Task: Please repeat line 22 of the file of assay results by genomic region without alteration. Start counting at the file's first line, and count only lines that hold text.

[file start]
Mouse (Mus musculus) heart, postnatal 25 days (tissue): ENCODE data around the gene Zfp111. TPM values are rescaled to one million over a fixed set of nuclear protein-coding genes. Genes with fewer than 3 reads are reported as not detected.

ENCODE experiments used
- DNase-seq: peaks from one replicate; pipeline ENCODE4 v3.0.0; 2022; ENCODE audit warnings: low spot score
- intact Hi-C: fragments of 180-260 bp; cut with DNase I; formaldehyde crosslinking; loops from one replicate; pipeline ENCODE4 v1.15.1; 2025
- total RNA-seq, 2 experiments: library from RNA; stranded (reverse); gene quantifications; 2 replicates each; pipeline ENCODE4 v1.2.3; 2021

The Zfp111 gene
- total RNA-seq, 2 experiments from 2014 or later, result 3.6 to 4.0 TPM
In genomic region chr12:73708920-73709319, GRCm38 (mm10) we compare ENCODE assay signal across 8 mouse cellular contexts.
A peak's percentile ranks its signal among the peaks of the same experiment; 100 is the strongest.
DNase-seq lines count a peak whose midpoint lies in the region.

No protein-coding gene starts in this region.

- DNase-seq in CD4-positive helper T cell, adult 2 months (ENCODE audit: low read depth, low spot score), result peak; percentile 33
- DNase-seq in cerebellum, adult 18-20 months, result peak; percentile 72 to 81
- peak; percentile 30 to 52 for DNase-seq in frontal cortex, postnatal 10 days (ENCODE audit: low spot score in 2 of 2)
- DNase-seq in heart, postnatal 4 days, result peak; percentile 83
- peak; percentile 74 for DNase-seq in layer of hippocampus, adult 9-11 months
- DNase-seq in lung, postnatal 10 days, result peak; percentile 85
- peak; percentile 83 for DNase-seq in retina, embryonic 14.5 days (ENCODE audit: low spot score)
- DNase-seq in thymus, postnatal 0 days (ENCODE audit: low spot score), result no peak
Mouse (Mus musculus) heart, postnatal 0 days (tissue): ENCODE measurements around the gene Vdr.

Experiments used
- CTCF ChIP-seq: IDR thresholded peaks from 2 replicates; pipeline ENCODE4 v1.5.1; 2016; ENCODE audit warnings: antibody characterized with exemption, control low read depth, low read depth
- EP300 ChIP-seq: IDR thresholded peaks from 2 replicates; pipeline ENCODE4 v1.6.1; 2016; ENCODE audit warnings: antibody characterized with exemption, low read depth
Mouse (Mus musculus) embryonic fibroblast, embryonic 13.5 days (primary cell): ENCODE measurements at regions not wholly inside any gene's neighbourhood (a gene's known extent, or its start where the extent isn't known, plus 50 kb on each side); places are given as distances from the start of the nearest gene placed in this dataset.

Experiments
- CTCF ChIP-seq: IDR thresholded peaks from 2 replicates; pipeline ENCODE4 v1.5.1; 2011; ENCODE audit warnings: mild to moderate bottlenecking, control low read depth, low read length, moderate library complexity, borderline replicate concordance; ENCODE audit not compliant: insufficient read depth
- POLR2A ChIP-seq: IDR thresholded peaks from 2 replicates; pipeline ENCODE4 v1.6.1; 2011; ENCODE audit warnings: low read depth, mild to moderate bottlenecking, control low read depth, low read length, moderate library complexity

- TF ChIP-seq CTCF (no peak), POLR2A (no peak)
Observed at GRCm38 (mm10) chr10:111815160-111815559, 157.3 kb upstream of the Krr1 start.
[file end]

- CTCF ChIP-seq: IDR thresholded peaks from 2 replicates; pipeline ENCODE4 v1.5.1; 2016; ENCODE audit warnings: antibody characterized with exemption, control low read depth, low read depth